One of the great positives of having kids is getting to watch their TV shows. And who doesn’t love Sesame Street…
It’s amazing what you can learn! Take the street walker selling insidious numbers and letters.
Who on earth would want to buy a number? What on earth would that be good for? Well, our pal Jim Henson shows us that if you establish a clear need you can sell anything!
In advertising we should be able to sell anything too, if we establish needs and can clearly set out:
• Who should buy it
• Why should they buy it
• What should they buy it instead of
So with this in mind, why are “briefs” often so long? A 72 page brief was triumphantly delivered to Channelzero last week. Distilling the core message and prioritising information is a hard task, so this is understandable. Our job as an agency is to ensure that we have answers to the difficult questions before we begin with a solution. A problem well stated is a problem halved, so we must know:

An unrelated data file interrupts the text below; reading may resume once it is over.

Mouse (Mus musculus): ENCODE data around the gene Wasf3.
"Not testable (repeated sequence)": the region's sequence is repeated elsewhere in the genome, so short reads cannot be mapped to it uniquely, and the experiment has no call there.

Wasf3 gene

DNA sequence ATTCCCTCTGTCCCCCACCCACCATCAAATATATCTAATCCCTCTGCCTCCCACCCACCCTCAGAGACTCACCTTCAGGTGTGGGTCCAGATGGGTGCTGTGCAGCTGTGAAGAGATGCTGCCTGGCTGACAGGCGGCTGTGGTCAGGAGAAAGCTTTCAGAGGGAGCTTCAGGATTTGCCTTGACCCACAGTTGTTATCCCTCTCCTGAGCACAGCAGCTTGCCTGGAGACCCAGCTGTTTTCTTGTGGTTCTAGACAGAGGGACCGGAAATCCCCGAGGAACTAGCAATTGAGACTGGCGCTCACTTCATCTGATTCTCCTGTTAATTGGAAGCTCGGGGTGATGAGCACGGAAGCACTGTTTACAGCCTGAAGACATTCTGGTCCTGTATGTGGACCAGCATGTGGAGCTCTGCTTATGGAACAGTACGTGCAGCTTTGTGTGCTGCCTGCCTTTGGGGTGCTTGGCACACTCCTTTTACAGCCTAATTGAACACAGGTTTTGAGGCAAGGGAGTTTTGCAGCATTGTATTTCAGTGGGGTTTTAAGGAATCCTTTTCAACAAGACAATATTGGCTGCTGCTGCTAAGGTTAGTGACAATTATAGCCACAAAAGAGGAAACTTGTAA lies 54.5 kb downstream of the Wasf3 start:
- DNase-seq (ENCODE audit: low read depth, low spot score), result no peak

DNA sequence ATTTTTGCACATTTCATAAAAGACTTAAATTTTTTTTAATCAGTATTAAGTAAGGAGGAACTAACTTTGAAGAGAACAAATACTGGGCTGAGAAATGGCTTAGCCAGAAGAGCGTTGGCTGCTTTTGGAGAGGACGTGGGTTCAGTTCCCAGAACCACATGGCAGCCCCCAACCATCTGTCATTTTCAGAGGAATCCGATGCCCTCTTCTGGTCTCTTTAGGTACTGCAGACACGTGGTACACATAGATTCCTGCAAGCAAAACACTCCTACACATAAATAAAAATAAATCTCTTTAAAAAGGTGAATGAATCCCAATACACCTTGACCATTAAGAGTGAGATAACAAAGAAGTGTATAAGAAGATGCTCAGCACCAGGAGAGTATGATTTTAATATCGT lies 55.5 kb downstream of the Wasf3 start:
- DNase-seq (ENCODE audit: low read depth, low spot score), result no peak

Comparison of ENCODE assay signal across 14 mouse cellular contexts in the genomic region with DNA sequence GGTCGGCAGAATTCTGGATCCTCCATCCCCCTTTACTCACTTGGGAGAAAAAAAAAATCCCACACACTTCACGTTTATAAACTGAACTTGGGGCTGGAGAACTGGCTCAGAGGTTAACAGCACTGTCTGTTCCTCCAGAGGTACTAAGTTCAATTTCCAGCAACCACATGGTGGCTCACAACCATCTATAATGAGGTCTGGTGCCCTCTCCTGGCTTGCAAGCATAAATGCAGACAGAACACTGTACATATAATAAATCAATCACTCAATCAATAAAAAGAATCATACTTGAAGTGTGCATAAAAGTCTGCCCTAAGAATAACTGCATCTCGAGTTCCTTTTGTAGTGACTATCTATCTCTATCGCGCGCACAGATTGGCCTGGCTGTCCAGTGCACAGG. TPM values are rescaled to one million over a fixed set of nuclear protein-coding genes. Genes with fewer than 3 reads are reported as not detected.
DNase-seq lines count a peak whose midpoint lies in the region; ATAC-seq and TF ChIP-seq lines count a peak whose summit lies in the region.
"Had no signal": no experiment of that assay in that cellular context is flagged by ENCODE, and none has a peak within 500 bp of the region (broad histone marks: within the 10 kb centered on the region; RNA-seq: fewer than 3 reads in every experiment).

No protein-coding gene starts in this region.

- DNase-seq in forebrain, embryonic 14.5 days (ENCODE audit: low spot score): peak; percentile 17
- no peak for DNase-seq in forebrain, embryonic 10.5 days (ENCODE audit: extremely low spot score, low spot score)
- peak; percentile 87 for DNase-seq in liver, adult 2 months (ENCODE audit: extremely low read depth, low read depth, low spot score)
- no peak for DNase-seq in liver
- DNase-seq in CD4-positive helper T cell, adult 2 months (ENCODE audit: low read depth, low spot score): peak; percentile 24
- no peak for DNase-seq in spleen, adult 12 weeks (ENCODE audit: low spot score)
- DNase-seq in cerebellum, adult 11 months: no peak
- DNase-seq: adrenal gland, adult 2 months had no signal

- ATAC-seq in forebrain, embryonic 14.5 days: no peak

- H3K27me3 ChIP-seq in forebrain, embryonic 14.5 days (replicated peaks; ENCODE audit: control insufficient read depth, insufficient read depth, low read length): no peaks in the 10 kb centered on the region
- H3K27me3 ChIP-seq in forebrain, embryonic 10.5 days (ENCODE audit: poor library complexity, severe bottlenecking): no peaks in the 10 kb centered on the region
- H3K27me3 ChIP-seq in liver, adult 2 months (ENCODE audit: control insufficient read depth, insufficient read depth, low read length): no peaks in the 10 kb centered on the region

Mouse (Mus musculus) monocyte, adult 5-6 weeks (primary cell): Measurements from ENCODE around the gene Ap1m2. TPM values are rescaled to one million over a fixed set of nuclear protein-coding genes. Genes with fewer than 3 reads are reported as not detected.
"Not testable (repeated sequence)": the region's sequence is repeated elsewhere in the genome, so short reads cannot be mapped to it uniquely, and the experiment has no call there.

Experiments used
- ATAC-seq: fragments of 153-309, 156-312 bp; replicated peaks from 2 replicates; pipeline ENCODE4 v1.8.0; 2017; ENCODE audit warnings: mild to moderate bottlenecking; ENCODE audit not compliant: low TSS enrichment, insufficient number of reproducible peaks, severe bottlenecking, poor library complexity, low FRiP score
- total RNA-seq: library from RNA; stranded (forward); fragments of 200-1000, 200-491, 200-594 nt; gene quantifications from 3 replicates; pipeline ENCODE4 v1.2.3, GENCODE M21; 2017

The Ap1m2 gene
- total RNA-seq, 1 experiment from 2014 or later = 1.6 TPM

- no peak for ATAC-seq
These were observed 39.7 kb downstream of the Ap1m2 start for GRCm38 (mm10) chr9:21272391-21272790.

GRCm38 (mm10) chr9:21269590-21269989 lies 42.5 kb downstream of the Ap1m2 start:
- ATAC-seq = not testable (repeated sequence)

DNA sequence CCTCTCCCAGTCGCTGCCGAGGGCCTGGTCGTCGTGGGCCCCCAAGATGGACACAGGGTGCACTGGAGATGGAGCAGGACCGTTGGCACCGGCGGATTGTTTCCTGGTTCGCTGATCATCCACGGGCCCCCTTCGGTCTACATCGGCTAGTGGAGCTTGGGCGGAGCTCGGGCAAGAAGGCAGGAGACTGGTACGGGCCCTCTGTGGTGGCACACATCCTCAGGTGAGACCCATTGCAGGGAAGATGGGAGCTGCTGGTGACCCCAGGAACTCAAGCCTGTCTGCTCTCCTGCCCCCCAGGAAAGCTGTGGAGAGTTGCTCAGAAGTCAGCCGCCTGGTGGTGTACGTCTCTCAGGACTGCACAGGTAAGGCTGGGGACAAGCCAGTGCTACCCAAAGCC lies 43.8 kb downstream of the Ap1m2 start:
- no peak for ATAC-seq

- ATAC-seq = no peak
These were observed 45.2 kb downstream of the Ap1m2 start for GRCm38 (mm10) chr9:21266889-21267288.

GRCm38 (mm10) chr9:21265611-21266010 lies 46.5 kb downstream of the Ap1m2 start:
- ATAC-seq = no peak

- Are we growing our client's brand share in the market or are we growing the market as a whole? If we are a clear market leader we should push for a category job… Grow the market size and we grow our client proportionally. Score!
- Are we recruiting new customers or aiming for greater volume from our existing client base? Trying to do both effectively is a poisoned chalice.
- Are we selling emotionally or rationally? If our client’s product/ service has a clear and demonstrative product benefit, sometimes a lucid statement of facts beautifully presented is the shortest path to a sale. However, as a general rule of thumb if the product is something that is enjoyed then we need to tweak the emotional buying brain with rich imagery and sentiment.
Socrates (a wise old chap) said “All knowledge starts with listening.” So listen to your clients and establish answers to these questions and avoid any subjectivity with creative solution